Beginning on the first day with Sony’s press conference, I’ve been left in awe by the sheer amount of titles for the PS3 and PSP being displayed across the show floor. With 35 PS3 exclusives expected by the end of the year and a total of 364 games gracing Sony platforms – many of which highly-anticipated – some may claim that the “Best of E3 Award” deservingly belongs to them. And I couldn’t agree more, particularly after demoing the new PSP fighter, Soul Calibur: Broken Destiny.
My initial thoughts about a PSP Soul Calibur came with mixed feelings. I wasn’t entirely sure that Namco Bandai could replicate the same magic, on a portable screen, that always pulled me to each and every installment, beginning way back with a little PlayStation title called Soul Blade. Yet, as soon as I got my grubby little hands on the demo, I realized I was being silly; Team Soul wouldn’t “drop the ball” on a game of this “caliber”.
Booting up the demo, I was greeted with a very, very pleasant surprise; Kratos from the God of War series is Broken Destiny’s guest character, taking up the role held previously by such stars as Yoda, Link, and Spawn. However, to my dismay, he was unplayable, as was the brand new dagger-punching Dampierre. The playable cast at the Sony exhibit on the E3 show floor consisted of Mitsurugi, Hilde, Nightmare, Astaroth, Siegfried, Raphael, Cassandra and Maxi, all sporting brand new second costumes. Interested in how the PSP would handle the superb graphic ability that Soul Calibur is so well known for, I began my match using two of the more visually detailed combatants, Nightmare and Astaroth.
As I chose one of the five playable stages, I was instantly taken-aback by the sheer beauty of how the game looked. Stages reminiscent of past titles were both instantly recognizable and visual appealing. The match started, and once again I was awestruck by how fluid the characters moved while keeping true to Soul Calibur‘s slick graphical style, rivaling its PS2 predecessor, Soul Calibur III.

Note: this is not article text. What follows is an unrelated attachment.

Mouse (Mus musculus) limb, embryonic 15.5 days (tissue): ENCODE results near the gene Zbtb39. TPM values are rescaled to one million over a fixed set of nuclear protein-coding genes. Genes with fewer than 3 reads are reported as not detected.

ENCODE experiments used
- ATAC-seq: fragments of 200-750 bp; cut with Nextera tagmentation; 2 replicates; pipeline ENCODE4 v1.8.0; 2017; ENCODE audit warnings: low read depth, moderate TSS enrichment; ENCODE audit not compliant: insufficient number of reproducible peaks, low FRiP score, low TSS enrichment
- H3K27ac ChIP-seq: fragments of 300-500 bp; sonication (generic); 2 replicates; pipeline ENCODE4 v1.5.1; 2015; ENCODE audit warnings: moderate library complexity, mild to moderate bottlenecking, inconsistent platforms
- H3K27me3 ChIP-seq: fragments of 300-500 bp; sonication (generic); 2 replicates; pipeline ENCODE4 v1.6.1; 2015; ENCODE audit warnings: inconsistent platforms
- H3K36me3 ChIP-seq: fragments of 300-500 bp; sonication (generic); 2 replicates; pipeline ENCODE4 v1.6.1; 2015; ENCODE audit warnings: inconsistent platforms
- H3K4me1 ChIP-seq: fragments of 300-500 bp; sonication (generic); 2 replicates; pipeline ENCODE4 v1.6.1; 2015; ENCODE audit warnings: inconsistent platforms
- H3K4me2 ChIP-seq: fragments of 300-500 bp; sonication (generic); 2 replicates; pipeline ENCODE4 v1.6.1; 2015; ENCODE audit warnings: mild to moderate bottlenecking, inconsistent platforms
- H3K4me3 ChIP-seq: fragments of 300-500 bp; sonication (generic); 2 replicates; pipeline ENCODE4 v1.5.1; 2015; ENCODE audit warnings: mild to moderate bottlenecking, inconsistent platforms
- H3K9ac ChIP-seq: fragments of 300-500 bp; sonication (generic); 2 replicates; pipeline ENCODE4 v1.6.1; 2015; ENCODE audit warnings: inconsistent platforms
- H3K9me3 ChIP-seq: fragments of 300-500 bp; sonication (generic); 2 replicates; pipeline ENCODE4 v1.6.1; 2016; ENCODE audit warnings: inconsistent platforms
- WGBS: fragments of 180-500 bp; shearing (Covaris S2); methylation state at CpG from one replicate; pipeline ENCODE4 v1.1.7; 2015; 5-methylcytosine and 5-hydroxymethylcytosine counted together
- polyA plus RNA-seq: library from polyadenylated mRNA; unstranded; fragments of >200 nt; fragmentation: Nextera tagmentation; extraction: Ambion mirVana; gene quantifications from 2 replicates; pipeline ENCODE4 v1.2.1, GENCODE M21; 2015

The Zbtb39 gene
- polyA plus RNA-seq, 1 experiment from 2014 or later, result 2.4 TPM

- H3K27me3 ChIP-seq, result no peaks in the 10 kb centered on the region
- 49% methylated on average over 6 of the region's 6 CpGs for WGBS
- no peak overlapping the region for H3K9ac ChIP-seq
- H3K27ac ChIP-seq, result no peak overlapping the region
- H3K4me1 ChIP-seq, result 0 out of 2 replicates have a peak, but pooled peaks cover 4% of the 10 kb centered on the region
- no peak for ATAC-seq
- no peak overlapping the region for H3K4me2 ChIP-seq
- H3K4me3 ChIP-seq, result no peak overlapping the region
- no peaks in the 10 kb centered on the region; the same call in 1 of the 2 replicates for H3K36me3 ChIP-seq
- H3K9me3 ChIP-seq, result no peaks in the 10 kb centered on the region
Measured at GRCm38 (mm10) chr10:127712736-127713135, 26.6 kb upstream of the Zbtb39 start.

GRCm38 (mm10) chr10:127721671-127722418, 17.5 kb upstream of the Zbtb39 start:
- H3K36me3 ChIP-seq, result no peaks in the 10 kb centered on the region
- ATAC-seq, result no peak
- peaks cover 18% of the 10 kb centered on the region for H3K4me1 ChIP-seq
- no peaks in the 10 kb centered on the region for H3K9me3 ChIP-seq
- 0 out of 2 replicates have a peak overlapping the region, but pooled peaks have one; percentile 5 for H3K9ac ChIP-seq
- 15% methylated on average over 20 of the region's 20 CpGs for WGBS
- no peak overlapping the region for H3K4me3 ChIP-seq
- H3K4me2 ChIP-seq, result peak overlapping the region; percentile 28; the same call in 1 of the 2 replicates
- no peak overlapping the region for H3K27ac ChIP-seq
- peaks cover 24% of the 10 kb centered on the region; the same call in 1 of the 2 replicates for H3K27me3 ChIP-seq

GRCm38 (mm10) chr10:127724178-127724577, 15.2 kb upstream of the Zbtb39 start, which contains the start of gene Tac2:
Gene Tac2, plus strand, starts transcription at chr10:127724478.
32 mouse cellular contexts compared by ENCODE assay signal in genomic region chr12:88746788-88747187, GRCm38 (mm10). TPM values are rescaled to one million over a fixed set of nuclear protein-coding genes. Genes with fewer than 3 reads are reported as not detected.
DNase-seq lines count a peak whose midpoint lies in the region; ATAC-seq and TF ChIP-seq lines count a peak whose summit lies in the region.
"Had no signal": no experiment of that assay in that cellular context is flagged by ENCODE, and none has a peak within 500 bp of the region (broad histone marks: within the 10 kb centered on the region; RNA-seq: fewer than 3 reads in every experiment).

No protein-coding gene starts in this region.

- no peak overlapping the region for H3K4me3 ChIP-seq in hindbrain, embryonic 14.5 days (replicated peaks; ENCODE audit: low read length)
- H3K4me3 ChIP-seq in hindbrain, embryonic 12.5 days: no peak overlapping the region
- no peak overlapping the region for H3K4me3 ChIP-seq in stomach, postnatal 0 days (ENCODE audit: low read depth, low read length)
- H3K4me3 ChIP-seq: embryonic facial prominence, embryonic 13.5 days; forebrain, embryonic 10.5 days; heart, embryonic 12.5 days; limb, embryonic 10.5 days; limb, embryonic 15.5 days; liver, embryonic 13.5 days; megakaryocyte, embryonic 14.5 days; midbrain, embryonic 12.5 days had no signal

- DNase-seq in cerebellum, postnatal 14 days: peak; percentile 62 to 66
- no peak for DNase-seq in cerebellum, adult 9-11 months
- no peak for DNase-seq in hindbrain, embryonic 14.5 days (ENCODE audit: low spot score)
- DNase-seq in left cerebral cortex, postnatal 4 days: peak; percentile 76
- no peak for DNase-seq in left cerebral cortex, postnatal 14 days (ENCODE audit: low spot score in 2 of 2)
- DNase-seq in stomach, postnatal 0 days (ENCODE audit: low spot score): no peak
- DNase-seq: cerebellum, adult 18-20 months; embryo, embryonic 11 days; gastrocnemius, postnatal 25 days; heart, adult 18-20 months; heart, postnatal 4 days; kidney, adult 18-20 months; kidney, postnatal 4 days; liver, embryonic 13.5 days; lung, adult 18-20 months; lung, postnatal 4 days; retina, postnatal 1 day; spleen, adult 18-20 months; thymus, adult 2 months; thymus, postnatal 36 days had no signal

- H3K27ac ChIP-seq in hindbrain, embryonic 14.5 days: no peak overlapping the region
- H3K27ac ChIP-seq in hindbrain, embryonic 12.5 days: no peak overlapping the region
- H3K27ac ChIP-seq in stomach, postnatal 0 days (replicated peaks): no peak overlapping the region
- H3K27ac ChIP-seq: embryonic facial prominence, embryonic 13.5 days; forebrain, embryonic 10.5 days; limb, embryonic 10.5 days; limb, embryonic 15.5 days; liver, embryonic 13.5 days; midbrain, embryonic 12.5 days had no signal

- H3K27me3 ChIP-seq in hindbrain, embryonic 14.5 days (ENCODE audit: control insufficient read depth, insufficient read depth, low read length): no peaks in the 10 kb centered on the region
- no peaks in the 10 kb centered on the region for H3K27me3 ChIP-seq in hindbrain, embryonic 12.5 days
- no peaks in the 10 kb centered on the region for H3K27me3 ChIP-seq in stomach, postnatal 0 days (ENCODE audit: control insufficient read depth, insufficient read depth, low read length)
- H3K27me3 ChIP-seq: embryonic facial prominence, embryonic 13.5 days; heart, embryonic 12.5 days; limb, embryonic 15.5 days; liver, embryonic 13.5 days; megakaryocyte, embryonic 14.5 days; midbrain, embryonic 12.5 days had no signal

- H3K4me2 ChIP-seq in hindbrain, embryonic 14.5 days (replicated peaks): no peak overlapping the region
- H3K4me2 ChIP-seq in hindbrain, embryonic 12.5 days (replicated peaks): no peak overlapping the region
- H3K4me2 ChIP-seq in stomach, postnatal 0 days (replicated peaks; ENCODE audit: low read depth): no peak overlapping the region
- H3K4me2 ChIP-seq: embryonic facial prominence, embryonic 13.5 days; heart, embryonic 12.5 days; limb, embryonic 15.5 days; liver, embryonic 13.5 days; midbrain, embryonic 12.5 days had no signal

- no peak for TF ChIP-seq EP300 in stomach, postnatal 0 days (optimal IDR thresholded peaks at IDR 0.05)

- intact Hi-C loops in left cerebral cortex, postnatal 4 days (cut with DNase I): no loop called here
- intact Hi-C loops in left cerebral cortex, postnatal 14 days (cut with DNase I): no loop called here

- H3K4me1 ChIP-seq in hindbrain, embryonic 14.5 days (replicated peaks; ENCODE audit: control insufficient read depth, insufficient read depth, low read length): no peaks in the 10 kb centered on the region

Fighting as Nightmare, I found, at first, that the controls were slightly awkward when using the analog nub, as I didn’t feel I had 100% complete control over my move sets. Yet, switching to the d-pad, my comfort level returned, and the game moved as smoothly as one would hope any Soul Calibur moved. The face buttons, like always, performed your vertical and horizontal slashes, kicking, and blocking. A welcomed addition saw the left and right triggers performing as if you pressed two and three face buttons simultaneously, respectively. The responsiveness of the controls mirrored the best in the Soul Calibur series, and proved just as much fun.
I couldn’t be anymore impressed and ecstatic with how Soul Calibur: Broken Destiny has shaped up, and am eagerly awaiting its September 30th release date. If you own a PSP, or plan on getting the highly anticipated PSP Go!, then I highly suggest this be one of your future purchases. You will not be disappointed.
If you’re interested in reading about more games that we played at E3, have a little snoop around Gamer Limit… we were lucky to check out rather a lot. Register here.